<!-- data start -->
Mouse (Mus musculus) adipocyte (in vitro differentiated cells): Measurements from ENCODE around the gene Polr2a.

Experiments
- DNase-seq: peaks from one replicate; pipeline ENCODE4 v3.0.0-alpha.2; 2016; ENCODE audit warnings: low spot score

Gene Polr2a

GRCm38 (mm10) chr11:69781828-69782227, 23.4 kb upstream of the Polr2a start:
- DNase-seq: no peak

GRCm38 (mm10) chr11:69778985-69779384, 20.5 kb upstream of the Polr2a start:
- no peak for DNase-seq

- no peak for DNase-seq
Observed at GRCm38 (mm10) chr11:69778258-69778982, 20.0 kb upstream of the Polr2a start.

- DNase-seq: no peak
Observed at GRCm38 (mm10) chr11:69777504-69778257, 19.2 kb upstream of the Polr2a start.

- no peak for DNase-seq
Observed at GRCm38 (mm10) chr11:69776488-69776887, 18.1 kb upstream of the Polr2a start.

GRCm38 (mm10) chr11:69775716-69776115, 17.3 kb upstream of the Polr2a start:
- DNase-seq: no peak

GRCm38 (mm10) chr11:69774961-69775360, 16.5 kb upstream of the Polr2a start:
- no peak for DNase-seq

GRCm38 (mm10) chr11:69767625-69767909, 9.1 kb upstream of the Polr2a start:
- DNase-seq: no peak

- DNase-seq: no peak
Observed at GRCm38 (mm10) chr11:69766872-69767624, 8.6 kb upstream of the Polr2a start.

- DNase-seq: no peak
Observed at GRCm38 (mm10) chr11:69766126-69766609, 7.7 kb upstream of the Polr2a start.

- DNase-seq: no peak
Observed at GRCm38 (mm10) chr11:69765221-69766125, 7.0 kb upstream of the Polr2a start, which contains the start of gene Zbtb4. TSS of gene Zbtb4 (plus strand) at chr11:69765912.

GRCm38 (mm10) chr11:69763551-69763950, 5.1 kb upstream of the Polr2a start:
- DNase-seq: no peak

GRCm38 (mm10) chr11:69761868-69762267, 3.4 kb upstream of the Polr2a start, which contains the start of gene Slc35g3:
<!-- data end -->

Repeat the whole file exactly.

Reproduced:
Mouse (Mus musculus) adipocyte (in vitro differentiated cells): Measurements from ENCODE around the gene Polr2a.

Experiments
- DNase-seq: peaks from one replicate; pipeline ENCODE4 v3.0.0-alpha.2; 2016; ENCODE audit warnings: low spot score

Gene Polr2a

GRCm38 (mm10) chr11:69781828-69782227, 23.4 kb upstream of the Polr2a start:
- DNase-seq: no peak

GRCm38 (mm10) chr11:69778985-69779384, 20.5 kb upstream of the Polr2a start:
- no peak for DNase-seq

- no peak for DNase-seq
Observed at GRCm38 (mm10) chr11:69778258-69778982, 20.0 kb upstream of the Polr2a start.

- DNase-seq: no peak
Observed at GRCm38 (mm10) chr11:69777504-69778257, 19.2 kb upstream of the Polr2a start.

- no peak for DNase-seq
Observed at GRCm38 (mm10) chr11:69776488-69776887, 18.1 kb upstream of the Polr2a start.

GRCm38 (mm10) chr11:69775716-69776115, 17.3 kb upstream of the Polr2a start:
- DNase-seq: no peak

GRCm38 (mm10) chr11:69774961-69775360, 16.5 kb upstream of the Polr2a start:
- no peak for DNase-seq

GRCm38 (mm10) chr11:69767625-69767909, 9.1 kb upstream of the Polr2a start:
- DNase-seq: no peak

- DNase-seq: no peak
Observed at GRCm38 (mm10) chr11:69766872-69767624, 8.6 kb upstream of the Polr2a start.

- DNase-seq: no peak
Observed at GRCm38 (mm10) chr11:69766126-69766609, 7.7 kb upstream of the Polr2a start.

- DNase-seq: no peak
Observed at GRCm38 (mm10) chr11:69765221-69766125, 7.0 kb upstream of the Polr2a start, which contains the start of gene Zbtb4. TSS of gene Zbtb4 (plus strand) at chr11:69765912.

GRCm38 (mm10) chr11:69763551-69763950, 5.1 kb upstream of the Polr2a start:
- DNase-seq: no peak

GRCm38 (mm10) chr11:69761868-69762267, 3.4 kb upstream of the Polr2a start, which contains the start of gene Slc35g3: